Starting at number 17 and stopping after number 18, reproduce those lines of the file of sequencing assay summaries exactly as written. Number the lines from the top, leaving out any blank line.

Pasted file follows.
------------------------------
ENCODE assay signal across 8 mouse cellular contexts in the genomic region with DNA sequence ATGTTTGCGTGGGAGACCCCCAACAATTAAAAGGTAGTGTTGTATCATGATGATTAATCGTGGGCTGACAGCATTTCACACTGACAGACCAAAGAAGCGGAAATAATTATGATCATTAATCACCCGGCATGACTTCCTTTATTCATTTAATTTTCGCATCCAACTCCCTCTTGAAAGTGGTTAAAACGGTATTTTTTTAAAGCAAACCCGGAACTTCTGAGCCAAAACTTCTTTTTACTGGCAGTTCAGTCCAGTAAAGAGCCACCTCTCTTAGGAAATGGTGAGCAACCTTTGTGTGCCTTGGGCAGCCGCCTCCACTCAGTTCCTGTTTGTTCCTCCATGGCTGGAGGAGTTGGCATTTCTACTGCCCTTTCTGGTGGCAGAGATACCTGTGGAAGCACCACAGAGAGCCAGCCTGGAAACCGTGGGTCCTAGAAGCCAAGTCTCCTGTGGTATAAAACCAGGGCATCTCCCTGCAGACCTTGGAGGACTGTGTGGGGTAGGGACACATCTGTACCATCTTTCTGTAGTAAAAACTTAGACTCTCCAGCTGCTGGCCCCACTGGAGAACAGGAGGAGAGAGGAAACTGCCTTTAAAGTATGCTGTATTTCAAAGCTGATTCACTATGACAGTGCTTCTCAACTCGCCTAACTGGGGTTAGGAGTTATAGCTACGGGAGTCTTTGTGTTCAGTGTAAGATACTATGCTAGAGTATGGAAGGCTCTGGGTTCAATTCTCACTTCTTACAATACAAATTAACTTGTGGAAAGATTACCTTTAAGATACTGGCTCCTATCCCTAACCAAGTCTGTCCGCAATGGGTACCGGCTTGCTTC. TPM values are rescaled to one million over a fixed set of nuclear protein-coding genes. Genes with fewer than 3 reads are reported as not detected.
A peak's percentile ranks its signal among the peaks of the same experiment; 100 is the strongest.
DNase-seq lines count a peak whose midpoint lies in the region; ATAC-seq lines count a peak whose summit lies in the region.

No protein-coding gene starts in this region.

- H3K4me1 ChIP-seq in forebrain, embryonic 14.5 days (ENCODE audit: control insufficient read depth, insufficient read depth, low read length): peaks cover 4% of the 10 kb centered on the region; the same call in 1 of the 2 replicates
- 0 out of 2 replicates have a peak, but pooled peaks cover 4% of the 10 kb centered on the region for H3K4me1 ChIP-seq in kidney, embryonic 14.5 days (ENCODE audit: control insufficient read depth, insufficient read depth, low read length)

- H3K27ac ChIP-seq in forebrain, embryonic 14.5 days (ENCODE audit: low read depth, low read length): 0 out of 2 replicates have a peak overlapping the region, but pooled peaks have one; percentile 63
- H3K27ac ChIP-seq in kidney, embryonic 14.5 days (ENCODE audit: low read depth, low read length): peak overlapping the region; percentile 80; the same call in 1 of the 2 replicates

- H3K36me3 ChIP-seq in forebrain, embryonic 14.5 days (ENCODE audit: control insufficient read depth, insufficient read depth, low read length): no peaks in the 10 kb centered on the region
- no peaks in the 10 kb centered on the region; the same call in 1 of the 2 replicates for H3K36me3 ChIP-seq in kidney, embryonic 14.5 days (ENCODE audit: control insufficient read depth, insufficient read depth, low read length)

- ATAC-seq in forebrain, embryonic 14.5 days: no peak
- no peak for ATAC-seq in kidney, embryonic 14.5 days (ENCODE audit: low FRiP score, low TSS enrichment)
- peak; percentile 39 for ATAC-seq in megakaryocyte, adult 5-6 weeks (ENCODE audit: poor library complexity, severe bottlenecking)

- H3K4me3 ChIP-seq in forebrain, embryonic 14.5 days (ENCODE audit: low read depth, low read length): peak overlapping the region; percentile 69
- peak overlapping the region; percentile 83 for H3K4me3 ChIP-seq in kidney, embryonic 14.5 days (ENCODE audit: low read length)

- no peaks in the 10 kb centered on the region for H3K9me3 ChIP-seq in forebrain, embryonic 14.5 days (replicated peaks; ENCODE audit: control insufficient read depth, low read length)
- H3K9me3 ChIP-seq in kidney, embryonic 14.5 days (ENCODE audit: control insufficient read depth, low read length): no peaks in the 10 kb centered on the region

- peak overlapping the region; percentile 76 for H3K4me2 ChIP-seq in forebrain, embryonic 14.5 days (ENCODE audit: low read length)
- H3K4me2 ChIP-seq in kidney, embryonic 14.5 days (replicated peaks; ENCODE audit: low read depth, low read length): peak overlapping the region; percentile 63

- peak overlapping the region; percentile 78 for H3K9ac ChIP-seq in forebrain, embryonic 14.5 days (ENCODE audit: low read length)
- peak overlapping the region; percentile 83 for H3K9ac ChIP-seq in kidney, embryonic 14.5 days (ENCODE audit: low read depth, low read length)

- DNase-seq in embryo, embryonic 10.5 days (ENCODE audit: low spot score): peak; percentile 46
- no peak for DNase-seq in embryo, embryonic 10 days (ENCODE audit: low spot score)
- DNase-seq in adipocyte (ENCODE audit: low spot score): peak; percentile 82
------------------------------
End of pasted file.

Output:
- H3K9me3 ChIP-seq in kidney, embryonic 14.5 days (ENCODE audit: control insufficient read depth, low read length): no peaks in the 10 kb centered on the region

- peak overlapping the region; percentile 76 for H3K4me2 ChIP-seq in forebrain, embryonic 14.5 days (ENCODE audit: low read length)